Shaun Ryder’s biographer runs London Marathon in memory of niece
- Credit: Archant
A Haggerston author who helped pen Happy Mondays singer Shaun Ryder’s autobiography is running the London Marathon to raise money cancer research, after his niece died of a brain tumour and both his mother and sister-in-law battled cancer.
In 2011 Luke Bainbridge’s four-year old niece Billie was diagnosed with a brain tumour and she passed away just over a year later.
Her mother Terri, Luke’s sister-in-law, was diagnosed with breast cancer the same year, and had to undergo a mastectomy and an operation to remove her lymph nodes.
The 39-year-old whose mother also has the devastating disease said: “Our family has been very heavily hit by cancer, and it’s been a very difficult and sad time for all of us.
“To have one person affected by cancer is hard enough, but when two members of the family were diagnosed in the same year, it was very painful.”
You may also want to watch:
Luke, who lives in Middleton Road, has had to overcome his own debilitating medical condition - ulcerative colitis - to run the 26-mile route to raise funds for World Cancer Research Fund (WCRF).
He has battled the chronic condition which affects the bowel for eight years and has only been in remission for the past three.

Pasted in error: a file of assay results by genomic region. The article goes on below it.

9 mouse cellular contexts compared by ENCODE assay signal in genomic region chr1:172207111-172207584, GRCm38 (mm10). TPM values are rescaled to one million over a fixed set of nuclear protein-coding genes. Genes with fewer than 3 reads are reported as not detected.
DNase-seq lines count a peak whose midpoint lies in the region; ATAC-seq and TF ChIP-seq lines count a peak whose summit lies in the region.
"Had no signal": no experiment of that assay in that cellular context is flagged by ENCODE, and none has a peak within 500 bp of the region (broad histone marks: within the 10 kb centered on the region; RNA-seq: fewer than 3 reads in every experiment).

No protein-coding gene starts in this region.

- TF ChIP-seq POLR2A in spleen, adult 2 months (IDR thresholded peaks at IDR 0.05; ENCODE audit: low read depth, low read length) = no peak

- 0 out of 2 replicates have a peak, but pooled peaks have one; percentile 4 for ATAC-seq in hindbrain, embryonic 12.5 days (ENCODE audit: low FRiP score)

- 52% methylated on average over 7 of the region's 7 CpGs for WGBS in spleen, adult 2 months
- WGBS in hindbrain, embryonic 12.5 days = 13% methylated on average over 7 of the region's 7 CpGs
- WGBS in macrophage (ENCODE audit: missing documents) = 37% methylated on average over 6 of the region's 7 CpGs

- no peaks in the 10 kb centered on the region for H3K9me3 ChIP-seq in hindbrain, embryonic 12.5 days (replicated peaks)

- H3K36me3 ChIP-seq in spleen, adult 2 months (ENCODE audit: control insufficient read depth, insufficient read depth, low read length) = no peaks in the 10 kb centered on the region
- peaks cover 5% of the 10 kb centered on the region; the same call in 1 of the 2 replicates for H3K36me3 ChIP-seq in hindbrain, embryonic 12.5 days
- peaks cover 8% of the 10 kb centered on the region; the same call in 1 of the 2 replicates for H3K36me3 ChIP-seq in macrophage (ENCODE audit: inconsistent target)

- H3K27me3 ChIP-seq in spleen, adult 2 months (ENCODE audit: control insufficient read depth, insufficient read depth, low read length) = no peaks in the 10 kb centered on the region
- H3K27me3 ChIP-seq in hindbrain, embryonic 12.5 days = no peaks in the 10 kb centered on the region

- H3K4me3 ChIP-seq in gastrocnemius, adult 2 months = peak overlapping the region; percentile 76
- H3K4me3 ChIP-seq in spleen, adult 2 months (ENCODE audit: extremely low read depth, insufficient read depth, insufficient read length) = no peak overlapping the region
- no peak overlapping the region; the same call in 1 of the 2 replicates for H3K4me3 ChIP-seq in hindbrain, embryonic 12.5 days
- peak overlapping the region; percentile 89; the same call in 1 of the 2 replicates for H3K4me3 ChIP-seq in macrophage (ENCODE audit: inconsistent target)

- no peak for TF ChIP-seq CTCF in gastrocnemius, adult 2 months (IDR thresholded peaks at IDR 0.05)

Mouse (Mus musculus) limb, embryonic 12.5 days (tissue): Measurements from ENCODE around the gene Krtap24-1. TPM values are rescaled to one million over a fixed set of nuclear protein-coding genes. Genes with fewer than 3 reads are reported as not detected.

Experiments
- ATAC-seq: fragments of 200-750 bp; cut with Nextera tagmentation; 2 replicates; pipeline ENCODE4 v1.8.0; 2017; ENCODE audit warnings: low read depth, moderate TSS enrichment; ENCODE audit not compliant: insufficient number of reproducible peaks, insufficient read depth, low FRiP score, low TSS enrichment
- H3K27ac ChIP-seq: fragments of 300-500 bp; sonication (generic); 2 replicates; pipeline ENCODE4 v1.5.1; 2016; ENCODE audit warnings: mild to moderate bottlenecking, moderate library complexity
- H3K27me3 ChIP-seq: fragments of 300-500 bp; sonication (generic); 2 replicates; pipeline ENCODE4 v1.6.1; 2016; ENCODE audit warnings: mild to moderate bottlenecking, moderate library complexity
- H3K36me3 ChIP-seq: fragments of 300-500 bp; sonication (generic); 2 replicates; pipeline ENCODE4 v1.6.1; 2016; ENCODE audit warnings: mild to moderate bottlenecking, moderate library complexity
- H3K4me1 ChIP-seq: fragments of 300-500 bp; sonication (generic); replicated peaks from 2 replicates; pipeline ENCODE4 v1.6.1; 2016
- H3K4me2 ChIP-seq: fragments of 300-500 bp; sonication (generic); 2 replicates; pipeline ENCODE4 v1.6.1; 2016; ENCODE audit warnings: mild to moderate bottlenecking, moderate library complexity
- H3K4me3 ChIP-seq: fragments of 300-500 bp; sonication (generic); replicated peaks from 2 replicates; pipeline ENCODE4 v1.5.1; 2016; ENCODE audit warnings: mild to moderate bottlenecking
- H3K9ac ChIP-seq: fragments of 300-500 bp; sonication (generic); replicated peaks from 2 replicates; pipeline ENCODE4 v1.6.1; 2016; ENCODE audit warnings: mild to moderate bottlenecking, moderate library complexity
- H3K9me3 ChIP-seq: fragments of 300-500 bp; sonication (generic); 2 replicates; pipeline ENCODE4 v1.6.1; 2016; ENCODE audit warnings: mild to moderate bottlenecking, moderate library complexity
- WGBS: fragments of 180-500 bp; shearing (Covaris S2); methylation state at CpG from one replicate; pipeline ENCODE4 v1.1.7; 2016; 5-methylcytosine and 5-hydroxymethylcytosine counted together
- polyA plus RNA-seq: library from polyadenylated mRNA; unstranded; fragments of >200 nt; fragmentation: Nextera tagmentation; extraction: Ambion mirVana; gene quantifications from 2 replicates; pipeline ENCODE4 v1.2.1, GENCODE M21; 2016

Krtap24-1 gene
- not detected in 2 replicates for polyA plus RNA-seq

- 1 Jailed: Newham men who raped and robbed women in Hackney home
- 2 Campaign to keep Hackney Wick 'alive' with street art
- 3 Hackney schoolgirl and actress Bukky Bakray wins Bafta
- 4 Hackney people encouraged to shop local for April 12 reopening
- 5 Hackney and Islington have some of the loudest neighbours in London
- 6 Hackney's great beer gardens reopening on April 12
- 7 Garden of Lament, Covid, Ramadan, homing cats and Islamophobia
- 8 'I can't wait to buy useless items' when shops reopen after Covid lockdown
- 9 Community group crowdfunds to turn old Lea valley water depot into wild space
- 10 Hoxton restaurant showcases menus by New City College student chefs
He said: “During my first stint in Homerton hospital I dropped from 11½ stone to 7½ stone and wasn’t out of bed for nearly a month, so the idea of running a marathon was pretty distant.
“At the time, running a mile seemed impossible – so to run for 26 will be a huge achievement for me.
“What motivates me to help raise money for research is the hope that I could help spare someone else the pain and grief that my family have gone through.”
To donate see www.justgiving.com/luke-bainbridge.